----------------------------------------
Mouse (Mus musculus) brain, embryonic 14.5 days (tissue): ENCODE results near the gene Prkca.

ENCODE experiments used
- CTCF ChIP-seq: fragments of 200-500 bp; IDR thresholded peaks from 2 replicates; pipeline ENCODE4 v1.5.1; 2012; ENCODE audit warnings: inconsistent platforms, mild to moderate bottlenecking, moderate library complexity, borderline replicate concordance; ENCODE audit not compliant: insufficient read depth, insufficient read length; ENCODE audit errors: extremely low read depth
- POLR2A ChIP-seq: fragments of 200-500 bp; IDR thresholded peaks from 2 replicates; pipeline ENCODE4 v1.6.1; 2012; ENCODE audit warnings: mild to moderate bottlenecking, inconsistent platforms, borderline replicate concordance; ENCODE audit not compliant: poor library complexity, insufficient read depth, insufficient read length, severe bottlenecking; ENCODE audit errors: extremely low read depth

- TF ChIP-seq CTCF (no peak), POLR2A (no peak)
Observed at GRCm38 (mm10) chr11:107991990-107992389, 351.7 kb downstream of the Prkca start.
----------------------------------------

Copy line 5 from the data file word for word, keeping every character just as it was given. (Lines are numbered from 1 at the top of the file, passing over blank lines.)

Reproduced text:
- TF ChIP-seq CTCF (no peak), POLR2A (no peak)